A man sitting opposite the two looked up from one of the free subway papers that are always given out at the entrances. He wore a double-breasted jacket, had a handsome pencil moustache and a gentle but oh-so-slick smile, one that, had they unplugged, the two ladies sitting next to him would have swooned for. “You never did do anyone harm along the way, Pops,” he said to the man with the horn. He took a cigarette from his sharp-looking jacket and patted around for a light.

“Say, let me get that for you, Duke,” a man with a soft baritone-bass voice said, leaning over and offering a light. His icy eyes would have made him appear harsh, had his visage and voice not been so kind and charming, accented by the beautiful, long-stemmed pipe he was biting on. Those two ladies sitting nearby were still preoccupied with their Blackberrys, and apparently no amount of good-looking men in their vicinity could break their focus. The little boy reached out his hand as the blue-eyed man lit the cigarette, and the man smiled and said, “I think you’re just a little young to start smoking, fella.” The man with the horn laughed, and the man called Duke said, “Just give him a year or two.”

A burst of laughter came from the other end of the car, a cackle more than anything, low enough to rival the voices of the men, and with almost as much static as the man with the horn.

“Darlings,” the woman said as she approached, “have you been having a party without me?”

The man with the horn nodded his head towards the little boy and said, “We’re just wishing we had another horn for this here cat to play.”

The woman bent down to meet the boy at eye-level and said, “It’s a shame I had to give up Winston Churchill—you’d have adored each other, Darling.”

“Winston Churchill, the Prime Minister?” the blue-eyed man asked the others.

“No,” said the woman called Pearl, “her lion cub. He was also Winston Churchill.”

“A cat named for a cat,” said the man with the horn, laughing.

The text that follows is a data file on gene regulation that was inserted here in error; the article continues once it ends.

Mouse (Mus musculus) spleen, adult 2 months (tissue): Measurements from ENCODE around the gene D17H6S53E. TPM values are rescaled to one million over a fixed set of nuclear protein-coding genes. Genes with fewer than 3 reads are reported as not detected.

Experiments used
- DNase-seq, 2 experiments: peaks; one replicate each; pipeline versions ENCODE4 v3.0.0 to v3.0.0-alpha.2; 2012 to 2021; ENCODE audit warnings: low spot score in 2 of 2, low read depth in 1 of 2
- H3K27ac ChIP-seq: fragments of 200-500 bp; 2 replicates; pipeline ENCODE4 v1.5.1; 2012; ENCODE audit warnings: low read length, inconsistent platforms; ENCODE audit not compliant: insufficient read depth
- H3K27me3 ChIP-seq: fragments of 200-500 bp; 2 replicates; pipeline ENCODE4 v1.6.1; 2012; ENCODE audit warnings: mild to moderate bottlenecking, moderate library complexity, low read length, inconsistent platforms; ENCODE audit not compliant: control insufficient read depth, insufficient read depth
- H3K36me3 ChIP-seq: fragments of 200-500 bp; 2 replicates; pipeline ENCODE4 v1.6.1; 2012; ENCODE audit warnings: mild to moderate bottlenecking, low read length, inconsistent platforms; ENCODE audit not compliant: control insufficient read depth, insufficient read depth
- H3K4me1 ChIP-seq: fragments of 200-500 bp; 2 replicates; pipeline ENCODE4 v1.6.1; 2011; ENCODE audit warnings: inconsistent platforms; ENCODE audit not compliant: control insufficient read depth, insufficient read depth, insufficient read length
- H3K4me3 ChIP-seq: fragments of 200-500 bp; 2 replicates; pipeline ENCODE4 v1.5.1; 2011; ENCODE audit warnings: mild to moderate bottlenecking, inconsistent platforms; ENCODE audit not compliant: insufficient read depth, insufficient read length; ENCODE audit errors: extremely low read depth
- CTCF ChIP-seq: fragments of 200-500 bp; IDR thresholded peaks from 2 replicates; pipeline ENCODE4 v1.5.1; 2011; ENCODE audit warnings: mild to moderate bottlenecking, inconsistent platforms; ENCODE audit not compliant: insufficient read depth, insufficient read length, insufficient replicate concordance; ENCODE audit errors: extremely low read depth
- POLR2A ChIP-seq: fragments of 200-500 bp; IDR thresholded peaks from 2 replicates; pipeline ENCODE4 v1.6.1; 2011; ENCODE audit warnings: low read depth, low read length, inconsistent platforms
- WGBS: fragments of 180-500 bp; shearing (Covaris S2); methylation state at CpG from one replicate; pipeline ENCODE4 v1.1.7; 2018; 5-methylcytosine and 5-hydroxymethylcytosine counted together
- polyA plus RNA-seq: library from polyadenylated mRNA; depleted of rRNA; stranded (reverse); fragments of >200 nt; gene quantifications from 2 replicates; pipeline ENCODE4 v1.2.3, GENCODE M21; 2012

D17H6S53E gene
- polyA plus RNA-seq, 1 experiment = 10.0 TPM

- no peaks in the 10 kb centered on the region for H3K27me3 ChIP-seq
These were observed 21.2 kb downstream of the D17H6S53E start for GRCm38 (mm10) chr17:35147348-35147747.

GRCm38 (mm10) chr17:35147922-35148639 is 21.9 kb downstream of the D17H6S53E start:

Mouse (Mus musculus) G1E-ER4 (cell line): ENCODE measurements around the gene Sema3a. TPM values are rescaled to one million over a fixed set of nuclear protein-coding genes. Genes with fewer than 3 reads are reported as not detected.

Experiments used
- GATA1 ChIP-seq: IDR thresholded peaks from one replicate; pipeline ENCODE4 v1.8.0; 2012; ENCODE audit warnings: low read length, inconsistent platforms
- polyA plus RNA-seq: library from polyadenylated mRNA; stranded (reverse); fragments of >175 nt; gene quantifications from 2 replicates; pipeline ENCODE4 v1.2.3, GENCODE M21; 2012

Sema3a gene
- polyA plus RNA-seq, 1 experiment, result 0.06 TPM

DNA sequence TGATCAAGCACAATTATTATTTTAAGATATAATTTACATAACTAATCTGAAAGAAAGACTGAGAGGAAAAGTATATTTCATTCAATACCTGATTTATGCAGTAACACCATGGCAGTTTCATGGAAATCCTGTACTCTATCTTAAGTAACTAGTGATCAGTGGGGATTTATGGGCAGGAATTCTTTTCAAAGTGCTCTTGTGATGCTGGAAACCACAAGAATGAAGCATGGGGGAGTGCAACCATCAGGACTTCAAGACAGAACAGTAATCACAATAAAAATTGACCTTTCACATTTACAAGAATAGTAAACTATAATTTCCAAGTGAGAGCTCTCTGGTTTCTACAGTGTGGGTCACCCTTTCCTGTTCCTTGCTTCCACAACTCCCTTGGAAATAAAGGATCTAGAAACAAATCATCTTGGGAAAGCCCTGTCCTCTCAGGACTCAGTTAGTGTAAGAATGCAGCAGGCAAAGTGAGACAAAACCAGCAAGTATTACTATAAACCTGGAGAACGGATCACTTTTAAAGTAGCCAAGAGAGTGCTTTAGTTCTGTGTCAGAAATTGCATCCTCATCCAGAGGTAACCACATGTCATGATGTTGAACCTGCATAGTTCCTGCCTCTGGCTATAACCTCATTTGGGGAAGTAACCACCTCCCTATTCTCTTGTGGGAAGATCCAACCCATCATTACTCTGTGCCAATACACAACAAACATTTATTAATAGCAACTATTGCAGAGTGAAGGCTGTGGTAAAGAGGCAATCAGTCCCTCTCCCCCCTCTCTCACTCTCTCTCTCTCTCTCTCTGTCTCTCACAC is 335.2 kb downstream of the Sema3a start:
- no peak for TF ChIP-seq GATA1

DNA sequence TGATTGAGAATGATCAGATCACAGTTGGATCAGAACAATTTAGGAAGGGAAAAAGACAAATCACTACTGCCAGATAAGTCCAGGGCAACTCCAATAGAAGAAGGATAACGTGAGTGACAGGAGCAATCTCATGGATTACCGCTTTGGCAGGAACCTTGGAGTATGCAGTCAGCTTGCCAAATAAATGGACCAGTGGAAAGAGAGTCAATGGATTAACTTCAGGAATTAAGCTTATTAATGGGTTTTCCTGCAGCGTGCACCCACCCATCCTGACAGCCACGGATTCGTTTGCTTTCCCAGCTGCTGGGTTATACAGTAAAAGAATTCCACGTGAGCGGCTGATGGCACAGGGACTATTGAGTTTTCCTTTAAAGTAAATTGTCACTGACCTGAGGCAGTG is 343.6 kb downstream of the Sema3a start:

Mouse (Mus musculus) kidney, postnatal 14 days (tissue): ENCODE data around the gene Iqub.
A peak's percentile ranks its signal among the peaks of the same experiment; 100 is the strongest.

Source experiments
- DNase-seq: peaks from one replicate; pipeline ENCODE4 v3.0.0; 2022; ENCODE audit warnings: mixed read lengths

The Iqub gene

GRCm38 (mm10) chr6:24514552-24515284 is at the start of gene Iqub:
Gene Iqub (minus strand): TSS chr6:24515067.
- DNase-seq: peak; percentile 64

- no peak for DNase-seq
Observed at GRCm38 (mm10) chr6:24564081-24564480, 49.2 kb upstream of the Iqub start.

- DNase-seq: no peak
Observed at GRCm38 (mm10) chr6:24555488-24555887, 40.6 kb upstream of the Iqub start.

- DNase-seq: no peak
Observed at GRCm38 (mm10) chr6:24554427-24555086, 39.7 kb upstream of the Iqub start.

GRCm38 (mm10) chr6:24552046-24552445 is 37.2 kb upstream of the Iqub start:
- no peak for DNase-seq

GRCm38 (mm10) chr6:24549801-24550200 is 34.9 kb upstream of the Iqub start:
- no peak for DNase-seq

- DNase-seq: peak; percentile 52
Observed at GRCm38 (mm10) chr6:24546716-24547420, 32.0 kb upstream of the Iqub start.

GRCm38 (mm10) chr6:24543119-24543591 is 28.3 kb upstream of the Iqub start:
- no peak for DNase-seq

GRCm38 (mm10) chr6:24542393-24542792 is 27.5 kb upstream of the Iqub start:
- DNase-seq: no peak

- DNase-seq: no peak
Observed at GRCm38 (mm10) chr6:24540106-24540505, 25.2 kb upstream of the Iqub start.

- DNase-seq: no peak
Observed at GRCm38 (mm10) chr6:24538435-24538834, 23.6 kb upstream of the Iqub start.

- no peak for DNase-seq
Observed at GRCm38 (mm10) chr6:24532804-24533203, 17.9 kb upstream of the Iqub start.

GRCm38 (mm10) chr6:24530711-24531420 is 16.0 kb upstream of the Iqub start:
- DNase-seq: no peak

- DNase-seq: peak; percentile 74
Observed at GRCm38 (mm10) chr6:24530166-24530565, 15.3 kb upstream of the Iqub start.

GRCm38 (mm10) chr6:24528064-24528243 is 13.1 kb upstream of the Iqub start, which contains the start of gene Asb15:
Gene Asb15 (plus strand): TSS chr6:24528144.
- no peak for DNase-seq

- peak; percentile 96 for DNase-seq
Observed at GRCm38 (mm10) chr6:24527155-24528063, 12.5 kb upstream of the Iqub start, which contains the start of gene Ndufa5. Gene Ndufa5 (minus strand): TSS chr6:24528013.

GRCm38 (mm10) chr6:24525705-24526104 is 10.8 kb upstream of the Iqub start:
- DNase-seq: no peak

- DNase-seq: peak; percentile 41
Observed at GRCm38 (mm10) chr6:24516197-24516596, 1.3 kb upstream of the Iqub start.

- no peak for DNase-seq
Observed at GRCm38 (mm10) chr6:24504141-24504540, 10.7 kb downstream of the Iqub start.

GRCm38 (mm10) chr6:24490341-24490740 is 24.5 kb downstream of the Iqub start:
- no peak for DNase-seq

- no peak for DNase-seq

It was now 3:17. The E train was approaching midtown. Some people got on, others got off, but no one unplugged.

“We’re almost downtown,” said the man with the paper.

“Remind me why we’re going there? I forget things so quickly,” said the woman who’d had Winston Churchill the lion. She was making faces at the little boy, who was laughing delightedly.

“Why, we’re going to see one of your films, Tallulah,” said the blue-eyed man. “It’s your turn this month.”

“Oh, of course, Darling! How exciting!” And she turned a cartwheel right in the center of the train car. The other four laughed, and the little boy clapped his hands—he was very well-mannered at three.

“Do you think any of these folks are going to join us?” the blue-eyed man asked, looking around.

“If they didn’t join us after that,” the woman called Pearl said, indicating the other woman’s cartwheel, “I don’t think there’s much hope.”

The man with the horn said, “It’s a real shame we can’t bring this one with us.” The little boy had taken his hand and was gripping two of his fingers tightly.

“Always a sucker for the kids,” said the blue-eyed man.

“And why shouldn’t he be? I adore children,” said the woman who’d turned the cartwheel.

It was 3:26. The train was starting to fill up.

“Time to leave, all,” said the blue-eyed man. They gathered their things, and moved towards the door.

“Once upon a time,” said the man with the horn to the little boy, “I’d have taught you to blow this horn on my doorstep.” The little boy waved good-bye as the subway doors opened, and one woman looked up from her iPad and started upon seeing the group. The man with the horn waved back at the boy, winked at the startled commuter, and stepped onto the platform. The cartwheeling woman took his arm. “Come, Darling,” she said. “The only person who enjoys the sound of their own voice more than you is me.”

The train doors closed behind them. The woman who’d looked up for an instant shook her head and returned to her iPad. The little boy kept waving as the E train pulled away, and 3:30 appeared on the digital clocks on the tops of the cars. The rush was about to begin.

BobeMelissa Bobe holds an MFA in Creative Writing and Translation from CUNY Queens College. In 2011, she was a writer-in-residence at the Louis Armstrong House Museum. She founded a creative writing workshop for teens at her public library, and has also taught writing at Queens College and at Rutgers University, where she is currently pursuing a PhD in English literature. Her work has appeared in Anomalous Press, Steel Toe Review, and The Glass Coin. You can keep up-to-date with her on Twitter (@abookbumble).